Sunday, October 23, 2011

Alberta Goat Producer's Questions Answered

Answers to Questions Asked at the Alberta Goat Producers Meeting in Leduc Alberta August 2011


How can we recognize Johne’s disease?

Johne’s disease is a chronic disease, which is transmitted to kids through their infected mother’s manure or that of other infected goats in close proximity who may be shedding the bacteria. The first sign you may see is weight loss, despite a good appetite. She may have intermittent loose manure. The symptoms often become worse right after kidding. The doe is usually mature but Johne’s can occur in animals just over a year of age and can also be seen in bucks. You may initially suspect internal parasites and deworm and see no response. Eventually she will become very thin and develop a fluid non-painful swelling under the skin below her jaw, at this time she may have diarrhea.

Johne’s because of its long incubation period and the fact that goats can shed the organism in their manure without being or before becoming clinically can make this a difficult disease to eliminate from your goats unless you are prepared to do some major culling.
Advise to New Goat producers:
·        Plan to maintain a  closed herd, bringing in only those goat you know the farm of origin, you have seen their goats , their production records and their daily herd management records
·        Never buy a goat from the auction market, unless you are prepared to keep two separate groups: the clean and the auction Market  specials
·        If purchasing a group from a dispersal sale, check the records “no herd records no sale”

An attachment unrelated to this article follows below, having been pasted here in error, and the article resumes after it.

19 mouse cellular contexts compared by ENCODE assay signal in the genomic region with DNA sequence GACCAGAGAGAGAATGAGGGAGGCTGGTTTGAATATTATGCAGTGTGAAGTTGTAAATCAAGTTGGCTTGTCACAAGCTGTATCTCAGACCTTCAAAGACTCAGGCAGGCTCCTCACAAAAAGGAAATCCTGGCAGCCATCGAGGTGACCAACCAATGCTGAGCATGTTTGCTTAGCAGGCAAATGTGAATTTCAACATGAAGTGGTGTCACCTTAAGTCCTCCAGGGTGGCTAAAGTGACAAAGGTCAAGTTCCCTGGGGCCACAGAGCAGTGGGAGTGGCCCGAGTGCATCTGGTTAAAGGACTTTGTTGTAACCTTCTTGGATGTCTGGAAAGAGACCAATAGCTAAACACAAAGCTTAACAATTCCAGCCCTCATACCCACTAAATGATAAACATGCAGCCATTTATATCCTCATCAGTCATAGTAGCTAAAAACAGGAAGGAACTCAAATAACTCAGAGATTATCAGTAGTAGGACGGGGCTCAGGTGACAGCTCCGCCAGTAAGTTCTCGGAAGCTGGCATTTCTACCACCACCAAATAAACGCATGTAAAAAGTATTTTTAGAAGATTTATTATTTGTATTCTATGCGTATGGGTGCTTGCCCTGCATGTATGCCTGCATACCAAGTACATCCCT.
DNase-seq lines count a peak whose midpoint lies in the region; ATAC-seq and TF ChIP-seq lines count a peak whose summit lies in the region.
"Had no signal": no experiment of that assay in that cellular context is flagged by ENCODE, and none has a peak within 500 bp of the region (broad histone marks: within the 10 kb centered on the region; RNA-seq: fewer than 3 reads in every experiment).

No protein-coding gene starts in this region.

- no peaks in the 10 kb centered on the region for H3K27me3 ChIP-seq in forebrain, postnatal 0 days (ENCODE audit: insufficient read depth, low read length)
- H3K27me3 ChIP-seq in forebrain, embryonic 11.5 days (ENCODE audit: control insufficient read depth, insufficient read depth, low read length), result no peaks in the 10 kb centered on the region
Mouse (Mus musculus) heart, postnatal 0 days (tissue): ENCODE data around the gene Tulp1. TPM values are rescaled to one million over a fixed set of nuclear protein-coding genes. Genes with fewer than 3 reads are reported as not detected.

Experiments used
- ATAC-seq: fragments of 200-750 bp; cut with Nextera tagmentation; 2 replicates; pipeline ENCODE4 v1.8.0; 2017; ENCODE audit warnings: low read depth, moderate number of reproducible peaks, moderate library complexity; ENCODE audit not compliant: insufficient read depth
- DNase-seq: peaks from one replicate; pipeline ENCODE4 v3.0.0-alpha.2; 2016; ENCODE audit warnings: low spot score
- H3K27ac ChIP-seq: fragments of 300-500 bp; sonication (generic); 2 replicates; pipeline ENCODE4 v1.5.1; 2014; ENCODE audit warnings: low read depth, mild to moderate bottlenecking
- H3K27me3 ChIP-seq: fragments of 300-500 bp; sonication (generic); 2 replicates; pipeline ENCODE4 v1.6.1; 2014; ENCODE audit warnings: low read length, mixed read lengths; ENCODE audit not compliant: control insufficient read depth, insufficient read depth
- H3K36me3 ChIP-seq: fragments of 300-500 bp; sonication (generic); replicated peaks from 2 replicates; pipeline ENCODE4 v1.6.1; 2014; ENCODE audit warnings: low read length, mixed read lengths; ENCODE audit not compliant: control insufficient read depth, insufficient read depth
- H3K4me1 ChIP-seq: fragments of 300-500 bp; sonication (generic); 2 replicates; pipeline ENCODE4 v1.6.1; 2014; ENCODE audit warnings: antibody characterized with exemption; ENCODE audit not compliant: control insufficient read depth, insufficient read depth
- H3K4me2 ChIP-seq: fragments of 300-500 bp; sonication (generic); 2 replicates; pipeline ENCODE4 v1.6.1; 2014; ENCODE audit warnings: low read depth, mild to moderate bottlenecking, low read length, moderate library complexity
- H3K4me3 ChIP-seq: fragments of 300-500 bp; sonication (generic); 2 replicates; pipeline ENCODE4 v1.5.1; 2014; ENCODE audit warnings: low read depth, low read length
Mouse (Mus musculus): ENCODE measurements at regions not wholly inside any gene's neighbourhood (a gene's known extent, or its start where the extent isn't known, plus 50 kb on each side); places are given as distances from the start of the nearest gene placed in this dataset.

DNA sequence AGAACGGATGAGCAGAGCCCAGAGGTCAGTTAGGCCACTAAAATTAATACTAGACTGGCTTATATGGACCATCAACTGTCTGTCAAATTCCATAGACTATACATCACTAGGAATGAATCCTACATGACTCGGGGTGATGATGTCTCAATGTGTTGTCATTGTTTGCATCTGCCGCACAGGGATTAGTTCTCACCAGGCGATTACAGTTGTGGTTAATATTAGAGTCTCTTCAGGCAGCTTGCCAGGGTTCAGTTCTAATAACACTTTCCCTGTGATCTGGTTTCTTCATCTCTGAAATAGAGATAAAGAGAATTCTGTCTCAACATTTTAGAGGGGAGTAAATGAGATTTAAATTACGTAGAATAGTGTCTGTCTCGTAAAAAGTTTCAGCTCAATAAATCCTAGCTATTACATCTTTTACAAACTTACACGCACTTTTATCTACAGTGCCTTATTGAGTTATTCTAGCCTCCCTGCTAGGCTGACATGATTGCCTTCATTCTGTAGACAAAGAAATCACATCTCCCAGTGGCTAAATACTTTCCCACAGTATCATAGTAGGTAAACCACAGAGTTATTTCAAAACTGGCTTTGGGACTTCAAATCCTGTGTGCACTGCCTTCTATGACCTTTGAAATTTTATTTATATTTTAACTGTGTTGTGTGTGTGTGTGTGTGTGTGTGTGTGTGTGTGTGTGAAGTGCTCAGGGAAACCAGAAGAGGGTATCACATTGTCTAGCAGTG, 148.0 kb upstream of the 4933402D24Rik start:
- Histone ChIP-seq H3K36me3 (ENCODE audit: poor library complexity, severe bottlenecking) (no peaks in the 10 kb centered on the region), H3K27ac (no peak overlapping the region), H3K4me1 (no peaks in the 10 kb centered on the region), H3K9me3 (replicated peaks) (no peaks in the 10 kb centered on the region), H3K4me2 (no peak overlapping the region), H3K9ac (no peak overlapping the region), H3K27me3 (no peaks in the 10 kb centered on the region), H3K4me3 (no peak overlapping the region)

·        Word of mouth is not good enough only the cold true facts should be followed
·        If you are bringing in bucks check his maternal history, is his mother still on the farm, are his siblings still there if not where are they.

Caseous Vaccination:

For a detailed paper on this topic go to http://www.clgoatcare.org/#5.0. There are no vaccines available in Canada for CL in goats. An autogenous vaccine made specifically from the bacteria infecting your goats is your only option, plus proper hygiene when dealing with the problem. Again, CL is a disease if you are careful you do not need to bring on your farm, by following the advice above. An effective control programme must include reduced exposure to contaminated materials associated with a ruptured or lanced abscess. 

Biosecurity

The Alberta Goat Breeders Association and The Alberta Veterinary Medical Association, supported by the Government of Alberta and the Government of Canada have published a Biosecurity Best Practices Pocket Guide. This is an excellent easy to use guide covering the actions, precautions, and the protocols to protect your goats from disease through physical barriers and proper hygiene.
For more information, please call 310-FARM or toll free at 403-742-7901 or consult the Bio-Security (Farm Service Provider) Web site.

Fecal Egg Counts

This is a link to an excellent presentation on parasite control http://www.slideshare.net/schoenian/integrated-parasite-management-ipm-in-small-ruminants. The special Mc Master slides can be purchased from http://www.vetslides.com/EPGfecalkit.html.

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